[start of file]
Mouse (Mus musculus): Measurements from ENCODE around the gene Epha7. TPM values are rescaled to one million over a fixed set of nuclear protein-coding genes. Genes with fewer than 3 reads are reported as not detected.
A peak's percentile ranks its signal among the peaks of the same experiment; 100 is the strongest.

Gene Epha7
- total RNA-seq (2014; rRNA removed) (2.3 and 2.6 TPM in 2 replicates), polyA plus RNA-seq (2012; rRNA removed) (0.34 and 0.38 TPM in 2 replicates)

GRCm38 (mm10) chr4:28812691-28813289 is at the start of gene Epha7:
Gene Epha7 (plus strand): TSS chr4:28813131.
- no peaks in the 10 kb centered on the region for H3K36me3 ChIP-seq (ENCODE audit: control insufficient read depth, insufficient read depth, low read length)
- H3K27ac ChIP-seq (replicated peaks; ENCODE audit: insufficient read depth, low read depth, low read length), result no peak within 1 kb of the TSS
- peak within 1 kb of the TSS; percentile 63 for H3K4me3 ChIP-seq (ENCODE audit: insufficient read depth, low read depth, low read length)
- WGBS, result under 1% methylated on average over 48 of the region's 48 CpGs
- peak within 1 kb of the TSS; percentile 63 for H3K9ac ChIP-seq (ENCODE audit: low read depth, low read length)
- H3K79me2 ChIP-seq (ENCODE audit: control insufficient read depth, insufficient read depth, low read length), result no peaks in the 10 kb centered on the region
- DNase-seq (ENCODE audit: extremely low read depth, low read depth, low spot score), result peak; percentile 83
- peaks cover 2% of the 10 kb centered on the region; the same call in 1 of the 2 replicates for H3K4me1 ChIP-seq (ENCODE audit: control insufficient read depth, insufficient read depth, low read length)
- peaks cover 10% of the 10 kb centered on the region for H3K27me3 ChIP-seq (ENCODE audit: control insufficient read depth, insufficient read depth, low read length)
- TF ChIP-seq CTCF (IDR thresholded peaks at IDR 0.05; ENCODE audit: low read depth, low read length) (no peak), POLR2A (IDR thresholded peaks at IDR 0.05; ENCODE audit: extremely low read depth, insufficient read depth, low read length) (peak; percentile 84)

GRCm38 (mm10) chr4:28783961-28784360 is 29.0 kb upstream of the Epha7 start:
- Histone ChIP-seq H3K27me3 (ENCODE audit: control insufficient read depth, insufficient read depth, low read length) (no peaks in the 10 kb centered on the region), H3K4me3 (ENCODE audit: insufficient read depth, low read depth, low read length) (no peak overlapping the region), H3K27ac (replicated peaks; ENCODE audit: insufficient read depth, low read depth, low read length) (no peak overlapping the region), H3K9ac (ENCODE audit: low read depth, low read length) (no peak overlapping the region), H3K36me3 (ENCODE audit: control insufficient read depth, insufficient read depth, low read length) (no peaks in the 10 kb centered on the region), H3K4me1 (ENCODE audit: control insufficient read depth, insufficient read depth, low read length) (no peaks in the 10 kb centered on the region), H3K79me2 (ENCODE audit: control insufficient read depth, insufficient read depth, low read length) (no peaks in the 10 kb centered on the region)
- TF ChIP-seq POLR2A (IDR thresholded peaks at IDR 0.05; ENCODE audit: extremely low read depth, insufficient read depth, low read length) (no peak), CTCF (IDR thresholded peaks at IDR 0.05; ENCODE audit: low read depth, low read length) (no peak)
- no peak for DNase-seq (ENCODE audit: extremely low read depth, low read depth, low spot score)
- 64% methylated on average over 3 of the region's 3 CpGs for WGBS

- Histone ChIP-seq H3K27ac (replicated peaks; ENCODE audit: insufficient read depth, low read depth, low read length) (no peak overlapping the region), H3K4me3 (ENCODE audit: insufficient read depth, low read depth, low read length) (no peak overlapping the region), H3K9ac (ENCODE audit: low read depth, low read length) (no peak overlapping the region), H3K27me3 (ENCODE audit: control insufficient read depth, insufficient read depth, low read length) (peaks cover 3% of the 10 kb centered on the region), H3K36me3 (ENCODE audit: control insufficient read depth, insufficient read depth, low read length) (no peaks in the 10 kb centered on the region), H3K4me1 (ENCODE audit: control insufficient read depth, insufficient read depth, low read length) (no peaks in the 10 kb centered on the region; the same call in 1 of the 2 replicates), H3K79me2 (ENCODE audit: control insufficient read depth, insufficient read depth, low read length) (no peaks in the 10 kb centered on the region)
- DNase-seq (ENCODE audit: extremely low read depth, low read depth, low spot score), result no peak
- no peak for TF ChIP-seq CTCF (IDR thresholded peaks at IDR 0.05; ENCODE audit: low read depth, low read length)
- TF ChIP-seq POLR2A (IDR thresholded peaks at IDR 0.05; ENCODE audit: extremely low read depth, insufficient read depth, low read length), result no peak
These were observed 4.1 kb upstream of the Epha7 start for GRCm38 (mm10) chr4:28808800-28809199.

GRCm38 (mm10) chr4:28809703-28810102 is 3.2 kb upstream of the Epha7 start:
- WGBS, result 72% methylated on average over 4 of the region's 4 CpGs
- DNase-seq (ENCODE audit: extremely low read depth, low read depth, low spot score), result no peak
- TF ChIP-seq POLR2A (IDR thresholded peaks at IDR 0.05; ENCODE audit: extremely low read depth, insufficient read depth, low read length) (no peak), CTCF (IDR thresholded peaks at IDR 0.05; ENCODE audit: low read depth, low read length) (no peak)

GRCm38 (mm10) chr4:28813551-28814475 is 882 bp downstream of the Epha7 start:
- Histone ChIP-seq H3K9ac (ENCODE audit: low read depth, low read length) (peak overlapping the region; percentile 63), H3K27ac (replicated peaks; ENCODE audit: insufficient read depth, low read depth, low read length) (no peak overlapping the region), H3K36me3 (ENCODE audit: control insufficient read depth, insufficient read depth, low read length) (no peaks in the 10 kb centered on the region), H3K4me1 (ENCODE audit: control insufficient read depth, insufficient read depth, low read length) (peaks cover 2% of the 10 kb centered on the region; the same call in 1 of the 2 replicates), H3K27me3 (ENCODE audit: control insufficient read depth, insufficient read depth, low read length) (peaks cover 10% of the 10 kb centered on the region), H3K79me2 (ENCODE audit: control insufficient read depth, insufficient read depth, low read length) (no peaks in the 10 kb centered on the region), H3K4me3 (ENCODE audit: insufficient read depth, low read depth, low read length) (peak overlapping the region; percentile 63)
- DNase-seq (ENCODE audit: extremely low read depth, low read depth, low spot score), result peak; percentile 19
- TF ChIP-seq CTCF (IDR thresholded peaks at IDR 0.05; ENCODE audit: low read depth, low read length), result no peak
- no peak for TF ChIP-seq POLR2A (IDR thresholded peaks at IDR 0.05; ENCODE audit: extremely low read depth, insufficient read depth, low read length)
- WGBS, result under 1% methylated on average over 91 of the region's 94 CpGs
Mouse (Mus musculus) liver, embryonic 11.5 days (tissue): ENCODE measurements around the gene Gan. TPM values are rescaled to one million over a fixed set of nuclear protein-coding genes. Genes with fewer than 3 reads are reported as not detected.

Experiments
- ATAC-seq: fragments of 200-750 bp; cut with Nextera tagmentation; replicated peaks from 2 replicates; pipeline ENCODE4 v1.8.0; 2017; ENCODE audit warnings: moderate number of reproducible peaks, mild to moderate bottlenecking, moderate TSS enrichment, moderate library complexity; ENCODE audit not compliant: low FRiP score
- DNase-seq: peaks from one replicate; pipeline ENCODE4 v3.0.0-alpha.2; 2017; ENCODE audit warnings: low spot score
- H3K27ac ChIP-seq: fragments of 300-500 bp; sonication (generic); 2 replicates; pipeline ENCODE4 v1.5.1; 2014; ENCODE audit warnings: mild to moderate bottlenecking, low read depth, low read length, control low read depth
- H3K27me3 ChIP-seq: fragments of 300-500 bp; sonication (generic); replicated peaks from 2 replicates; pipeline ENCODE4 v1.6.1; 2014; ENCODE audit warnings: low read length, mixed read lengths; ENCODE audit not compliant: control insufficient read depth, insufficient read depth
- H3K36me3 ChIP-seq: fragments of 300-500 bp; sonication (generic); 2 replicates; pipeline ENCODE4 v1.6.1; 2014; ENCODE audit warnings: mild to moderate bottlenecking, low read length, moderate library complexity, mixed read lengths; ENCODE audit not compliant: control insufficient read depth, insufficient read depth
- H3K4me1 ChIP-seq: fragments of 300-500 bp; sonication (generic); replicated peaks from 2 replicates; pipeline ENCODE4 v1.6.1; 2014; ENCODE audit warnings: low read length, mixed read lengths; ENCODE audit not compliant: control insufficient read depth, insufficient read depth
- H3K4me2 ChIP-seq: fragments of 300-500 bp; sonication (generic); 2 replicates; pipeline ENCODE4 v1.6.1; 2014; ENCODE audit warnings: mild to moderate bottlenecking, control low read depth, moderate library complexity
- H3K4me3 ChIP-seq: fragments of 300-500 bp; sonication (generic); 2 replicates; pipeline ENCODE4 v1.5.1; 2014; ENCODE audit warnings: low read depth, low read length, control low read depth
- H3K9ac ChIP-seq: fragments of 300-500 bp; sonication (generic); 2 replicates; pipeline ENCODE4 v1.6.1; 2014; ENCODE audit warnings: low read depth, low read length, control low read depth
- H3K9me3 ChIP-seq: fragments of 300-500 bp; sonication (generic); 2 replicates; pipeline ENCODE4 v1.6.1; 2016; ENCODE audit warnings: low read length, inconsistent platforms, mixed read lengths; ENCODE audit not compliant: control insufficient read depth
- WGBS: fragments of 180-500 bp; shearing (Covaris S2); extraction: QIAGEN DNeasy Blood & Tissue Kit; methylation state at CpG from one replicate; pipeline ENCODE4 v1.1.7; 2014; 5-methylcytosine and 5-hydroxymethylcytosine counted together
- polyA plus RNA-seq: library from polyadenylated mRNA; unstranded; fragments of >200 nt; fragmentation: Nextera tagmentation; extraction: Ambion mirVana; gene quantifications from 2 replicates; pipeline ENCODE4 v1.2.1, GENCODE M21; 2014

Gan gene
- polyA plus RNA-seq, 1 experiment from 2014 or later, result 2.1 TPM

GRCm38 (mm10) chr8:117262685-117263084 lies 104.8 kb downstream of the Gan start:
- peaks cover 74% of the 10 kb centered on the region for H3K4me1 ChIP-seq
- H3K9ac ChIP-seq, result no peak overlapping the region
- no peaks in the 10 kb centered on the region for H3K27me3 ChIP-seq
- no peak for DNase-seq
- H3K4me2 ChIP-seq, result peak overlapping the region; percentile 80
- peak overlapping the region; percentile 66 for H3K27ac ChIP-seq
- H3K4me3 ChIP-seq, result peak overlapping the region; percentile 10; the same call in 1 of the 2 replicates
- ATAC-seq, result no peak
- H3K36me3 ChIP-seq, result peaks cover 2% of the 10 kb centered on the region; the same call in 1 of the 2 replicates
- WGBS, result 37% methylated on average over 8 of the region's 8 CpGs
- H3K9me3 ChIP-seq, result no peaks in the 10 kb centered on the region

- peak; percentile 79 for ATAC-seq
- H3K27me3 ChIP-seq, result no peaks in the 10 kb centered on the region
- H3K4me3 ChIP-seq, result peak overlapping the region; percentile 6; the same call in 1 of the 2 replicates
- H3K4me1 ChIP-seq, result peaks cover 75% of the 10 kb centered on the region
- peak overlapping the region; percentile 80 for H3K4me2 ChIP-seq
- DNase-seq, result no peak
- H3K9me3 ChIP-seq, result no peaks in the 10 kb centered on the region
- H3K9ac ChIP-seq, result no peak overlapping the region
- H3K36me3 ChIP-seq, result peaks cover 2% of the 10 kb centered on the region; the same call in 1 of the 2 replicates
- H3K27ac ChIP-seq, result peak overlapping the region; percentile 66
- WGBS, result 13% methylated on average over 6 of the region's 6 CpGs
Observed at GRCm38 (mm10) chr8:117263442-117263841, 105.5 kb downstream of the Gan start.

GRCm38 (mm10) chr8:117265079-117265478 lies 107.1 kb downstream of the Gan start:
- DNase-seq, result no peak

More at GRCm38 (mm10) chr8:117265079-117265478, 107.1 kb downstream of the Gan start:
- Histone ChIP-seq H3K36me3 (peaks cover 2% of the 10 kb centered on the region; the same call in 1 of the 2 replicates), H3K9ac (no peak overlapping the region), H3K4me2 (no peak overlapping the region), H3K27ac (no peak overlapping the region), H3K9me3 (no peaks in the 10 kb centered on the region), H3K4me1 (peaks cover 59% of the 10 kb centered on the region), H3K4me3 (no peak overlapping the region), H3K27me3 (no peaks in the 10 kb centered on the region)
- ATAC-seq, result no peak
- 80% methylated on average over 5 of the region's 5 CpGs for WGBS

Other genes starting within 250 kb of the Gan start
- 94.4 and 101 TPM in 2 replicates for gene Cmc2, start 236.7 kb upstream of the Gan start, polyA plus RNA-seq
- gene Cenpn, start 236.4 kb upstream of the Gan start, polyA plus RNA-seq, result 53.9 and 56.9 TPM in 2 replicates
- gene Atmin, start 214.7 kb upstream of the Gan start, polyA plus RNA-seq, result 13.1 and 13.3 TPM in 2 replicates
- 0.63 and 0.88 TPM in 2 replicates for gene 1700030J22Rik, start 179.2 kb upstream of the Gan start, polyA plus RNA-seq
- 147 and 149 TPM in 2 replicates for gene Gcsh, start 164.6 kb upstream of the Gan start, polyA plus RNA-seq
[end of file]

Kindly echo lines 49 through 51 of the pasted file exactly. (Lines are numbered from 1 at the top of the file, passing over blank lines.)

- WGBS: fragments of 180-500 bp; shearing (Covaris S2); extraction: QIAGEN DNeasy Blood & Tissue Kit; methylation state at CpG from one replicate; pipeline ENCODE4 v1.1.7; 2014; 5-methylcytosine and 5-hydroxymethylcytosine counted together
- polyA plus RNA-seq: library from polyadenylated mRNA; unstranded; fragments of >200 nt; fragmentation: Nextera tagmentation; extraction: Ambion mirVana; gene quantifications from 2 replicates; pipeline ENCODE4 v1.2.1, GENCODE M21; 2014

Gan gene